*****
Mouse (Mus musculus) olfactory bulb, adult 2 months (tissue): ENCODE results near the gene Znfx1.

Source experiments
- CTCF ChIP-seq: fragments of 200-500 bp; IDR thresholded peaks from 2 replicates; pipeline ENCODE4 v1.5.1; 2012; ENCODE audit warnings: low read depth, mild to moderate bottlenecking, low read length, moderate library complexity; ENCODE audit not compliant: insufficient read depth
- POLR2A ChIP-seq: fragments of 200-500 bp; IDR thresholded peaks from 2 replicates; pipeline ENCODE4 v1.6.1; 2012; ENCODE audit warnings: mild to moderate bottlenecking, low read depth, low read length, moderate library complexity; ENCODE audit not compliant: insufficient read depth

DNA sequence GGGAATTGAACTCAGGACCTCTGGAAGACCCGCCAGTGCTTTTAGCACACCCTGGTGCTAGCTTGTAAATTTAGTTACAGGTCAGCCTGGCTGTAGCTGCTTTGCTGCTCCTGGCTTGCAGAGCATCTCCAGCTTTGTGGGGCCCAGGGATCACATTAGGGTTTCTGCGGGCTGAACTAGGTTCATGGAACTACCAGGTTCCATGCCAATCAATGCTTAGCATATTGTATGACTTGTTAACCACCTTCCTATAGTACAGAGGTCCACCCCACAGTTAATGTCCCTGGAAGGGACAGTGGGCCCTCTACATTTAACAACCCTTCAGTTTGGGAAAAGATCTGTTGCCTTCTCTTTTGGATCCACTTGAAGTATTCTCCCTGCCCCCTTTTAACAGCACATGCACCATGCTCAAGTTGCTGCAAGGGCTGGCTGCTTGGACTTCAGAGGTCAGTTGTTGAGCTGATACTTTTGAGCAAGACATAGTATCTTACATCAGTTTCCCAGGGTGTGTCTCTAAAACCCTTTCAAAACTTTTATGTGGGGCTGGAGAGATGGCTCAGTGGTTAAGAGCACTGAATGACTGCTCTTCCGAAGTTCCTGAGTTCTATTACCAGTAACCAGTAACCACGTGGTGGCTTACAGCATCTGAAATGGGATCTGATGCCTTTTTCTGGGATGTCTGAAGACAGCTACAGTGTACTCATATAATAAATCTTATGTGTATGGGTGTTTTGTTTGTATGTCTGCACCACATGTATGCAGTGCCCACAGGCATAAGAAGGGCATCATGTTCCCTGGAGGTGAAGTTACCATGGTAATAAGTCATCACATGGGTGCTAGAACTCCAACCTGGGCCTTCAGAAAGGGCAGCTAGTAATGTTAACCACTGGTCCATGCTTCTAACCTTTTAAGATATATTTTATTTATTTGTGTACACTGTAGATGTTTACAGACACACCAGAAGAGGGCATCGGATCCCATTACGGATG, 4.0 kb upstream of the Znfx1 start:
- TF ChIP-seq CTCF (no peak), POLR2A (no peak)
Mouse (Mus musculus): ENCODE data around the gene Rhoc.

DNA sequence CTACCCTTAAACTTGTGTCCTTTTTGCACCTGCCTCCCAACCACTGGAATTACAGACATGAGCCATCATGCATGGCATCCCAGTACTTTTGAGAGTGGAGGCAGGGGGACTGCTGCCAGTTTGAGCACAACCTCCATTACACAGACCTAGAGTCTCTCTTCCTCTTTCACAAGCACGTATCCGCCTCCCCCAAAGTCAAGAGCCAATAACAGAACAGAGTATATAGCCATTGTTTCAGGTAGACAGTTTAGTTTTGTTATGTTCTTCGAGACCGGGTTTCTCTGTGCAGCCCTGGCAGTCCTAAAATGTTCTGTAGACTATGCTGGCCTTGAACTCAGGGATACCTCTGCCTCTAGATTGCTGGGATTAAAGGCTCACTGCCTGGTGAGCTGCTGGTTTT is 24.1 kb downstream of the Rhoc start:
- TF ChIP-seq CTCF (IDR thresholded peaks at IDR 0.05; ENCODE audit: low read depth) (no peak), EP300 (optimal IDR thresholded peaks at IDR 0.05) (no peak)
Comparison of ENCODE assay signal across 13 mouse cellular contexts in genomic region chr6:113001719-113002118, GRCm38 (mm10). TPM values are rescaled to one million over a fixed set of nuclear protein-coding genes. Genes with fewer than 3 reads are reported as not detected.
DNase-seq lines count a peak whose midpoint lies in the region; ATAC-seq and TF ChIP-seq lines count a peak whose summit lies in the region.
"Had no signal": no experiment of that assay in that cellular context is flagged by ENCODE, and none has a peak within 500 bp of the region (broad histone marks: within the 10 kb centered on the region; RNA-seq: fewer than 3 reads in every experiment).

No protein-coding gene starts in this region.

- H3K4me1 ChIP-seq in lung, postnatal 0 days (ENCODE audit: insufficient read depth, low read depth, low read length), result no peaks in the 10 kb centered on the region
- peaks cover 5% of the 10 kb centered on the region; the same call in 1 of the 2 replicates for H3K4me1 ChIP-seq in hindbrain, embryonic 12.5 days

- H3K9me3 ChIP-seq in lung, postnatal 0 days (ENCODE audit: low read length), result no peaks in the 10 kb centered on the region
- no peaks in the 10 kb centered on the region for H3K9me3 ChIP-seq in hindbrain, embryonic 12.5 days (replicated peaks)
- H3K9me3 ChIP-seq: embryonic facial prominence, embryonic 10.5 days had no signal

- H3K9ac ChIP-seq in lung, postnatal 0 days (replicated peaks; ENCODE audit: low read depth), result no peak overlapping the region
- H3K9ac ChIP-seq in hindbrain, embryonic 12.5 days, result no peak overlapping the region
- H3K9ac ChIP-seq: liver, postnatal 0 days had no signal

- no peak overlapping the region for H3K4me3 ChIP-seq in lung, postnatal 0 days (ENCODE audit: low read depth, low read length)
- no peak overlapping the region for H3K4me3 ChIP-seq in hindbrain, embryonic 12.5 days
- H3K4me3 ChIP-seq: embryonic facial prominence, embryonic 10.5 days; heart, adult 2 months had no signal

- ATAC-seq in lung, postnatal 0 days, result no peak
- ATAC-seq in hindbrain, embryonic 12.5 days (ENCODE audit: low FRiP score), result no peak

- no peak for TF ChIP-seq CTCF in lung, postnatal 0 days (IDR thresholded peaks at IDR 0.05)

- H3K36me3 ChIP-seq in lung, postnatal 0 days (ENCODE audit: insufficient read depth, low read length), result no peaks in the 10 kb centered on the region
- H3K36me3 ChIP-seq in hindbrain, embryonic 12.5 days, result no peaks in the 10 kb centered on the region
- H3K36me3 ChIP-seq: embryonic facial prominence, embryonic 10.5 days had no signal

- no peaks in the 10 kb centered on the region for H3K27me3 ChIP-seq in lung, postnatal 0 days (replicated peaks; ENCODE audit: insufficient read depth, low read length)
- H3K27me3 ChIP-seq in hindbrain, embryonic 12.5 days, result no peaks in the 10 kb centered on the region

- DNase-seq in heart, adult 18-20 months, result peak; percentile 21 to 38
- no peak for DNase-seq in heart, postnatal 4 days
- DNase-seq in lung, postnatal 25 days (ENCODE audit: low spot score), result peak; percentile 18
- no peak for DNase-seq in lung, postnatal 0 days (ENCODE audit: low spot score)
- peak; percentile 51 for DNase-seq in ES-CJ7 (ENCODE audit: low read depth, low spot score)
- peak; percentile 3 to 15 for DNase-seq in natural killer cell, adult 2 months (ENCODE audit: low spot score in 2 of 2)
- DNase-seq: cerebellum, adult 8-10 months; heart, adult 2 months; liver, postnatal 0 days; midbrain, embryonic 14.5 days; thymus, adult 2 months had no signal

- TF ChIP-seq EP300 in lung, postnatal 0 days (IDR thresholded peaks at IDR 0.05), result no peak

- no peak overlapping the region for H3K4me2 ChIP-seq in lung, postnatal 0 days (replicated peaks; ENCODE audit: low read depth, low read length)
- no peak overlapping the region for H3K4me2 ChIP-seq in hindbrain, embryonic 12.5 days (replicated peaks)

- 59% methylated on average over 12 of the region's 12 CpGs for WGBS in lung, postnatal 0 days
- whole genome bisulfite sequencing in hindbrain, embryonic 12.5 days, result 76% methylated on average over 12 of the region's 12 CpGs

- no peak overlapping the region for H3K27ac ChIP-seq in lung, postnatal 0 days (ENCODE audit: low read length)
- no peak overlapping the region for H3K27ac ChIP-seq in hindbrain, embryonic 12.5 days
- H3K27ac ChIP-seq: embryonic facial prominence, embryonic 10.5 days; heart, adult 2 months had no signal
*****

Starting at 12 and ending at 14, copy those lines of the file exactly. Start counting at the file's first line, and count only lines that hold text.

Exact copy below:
"Had no signal": no experiment of that assay in that cellular context is flagged by ENCODE, and none has a peak within 500 bp of the region (broad histone marks: within the 10 kb centered on the region; RNA-seq: fewer than 3 reads in every experiment).

No protein-coding gene starts in this region.

- H3K4me1 ChIP-seq in lung, postnatal 0 days (ENCODE audit: insufficient read depth, low read depth, low read length), result no peaks in the 10 kb centered on the region